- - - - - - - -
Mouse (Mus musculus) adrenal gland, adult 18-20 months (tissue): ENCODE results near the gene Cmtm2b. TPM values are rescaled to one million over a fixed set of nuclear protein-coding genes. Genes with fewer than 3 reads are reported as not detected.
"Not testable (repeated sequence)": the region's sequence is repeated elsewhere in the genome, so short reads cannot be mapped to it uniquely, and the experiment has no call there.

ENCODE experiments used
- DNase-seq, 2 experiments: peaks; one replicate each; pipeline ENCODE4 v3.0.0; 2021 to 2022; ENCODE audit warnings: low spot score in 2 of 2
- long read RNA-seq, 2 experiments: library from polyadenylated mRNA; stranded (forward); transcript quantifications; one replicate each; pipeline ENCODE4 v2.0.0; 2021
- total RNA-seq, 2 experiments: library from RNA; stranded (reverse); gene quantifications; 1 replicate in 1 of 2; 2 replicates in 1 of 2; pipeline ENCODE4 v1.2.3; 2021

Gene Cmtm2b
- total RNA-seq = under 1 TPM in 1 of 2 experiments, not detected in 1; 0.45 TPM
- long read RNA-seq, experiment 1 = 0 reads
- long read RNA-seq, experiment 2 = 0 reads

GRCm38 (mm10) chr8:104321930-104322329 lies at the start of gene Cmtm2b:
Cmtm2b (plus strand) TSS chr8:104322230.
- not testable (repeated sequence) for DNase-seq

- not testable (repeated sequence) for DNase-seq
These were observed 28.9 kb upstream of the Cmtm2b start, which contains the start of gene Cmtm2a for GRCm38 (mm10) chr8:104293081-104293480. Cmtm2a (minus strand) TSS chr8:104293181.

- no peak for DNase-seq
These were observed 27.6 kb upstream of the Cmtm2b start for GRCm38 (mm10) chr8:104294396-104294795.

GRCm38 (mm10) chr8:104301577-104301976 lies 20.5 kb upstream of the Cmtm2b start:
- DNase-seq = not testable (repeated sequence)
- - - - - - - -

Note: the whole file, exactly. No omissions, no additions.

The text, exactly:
Mouse (Mus musculus) adrenal gland, adult 18-20 months (tissue): ENCODE results near the gene Cmtm2b. TPM values are rescaled to one million over a fixed set of nuclear protein-coding genes. Genes with fewer than 3 reads are reported as not detected.
"Not testable (repeated sequence)": the region's sequence is repeated elsewhere in the genome, so short reads cannot be mapped to it uniquely, and the experiment has no call there.

ENCODE experiments used
- DNase-seq, 2 experiments: peaks; one replicate each; pipeline ENCODE4 v3.0.0; 2021 to 2022; ENCODE audit warnings: low spot score in 2 of 2
- long read RNA-seq, 2 experiments: library from polyadenylated mRNA; stranded (forward); transcript quantifications; one replicate each; pipeline ENCODE4 v2.0.0; 2021
- total RNA-seq, 2 experiments: library from RNA; stranded (reverse); gene quantifications; 1 replicate in 1 of 2; 2 replicates in 1 of 2; pipeline ENCODE4 v1.2.3; 2021

Gene Cmtm2b
- total RNA-seq = under 1 TPM in 1 of 2 experiments, not detected in 1; 0.45 TPM
- long read RNA-seq, experiment 1 = 0 reads
- long read RNA-seq, experiment 2 = 0 reads

GRCm38 (mm10) chr8:104321930-104322329 lies at the start of gene Cmtm2b:
Cmtm2b (plus strand) TSS chr8:104322230.
- not testable (repeated sequence) for DNase-seq

- not testable (repeated sequence) for DNase-seq
These were observed 28.9 kb upstream of the Cmtm2b start, which contains the start of gene Cmtm2a for GRCm38 (mm10) chr8:104293081-104293480. Cmtm2a (minus strand) TSS chr8:104293181.

- no peak for DNase-seq
These were observed 27.6 kb upstream of the Cmtm2b start for GRCm38 (mm10) chr8:104294396-104294795.

GRCm38 (mm10) chr8:104301577-104301976 lies 20.5 kb upstream of the Cmtm2b start:
- DNase-seq = not testable (repeated sequence)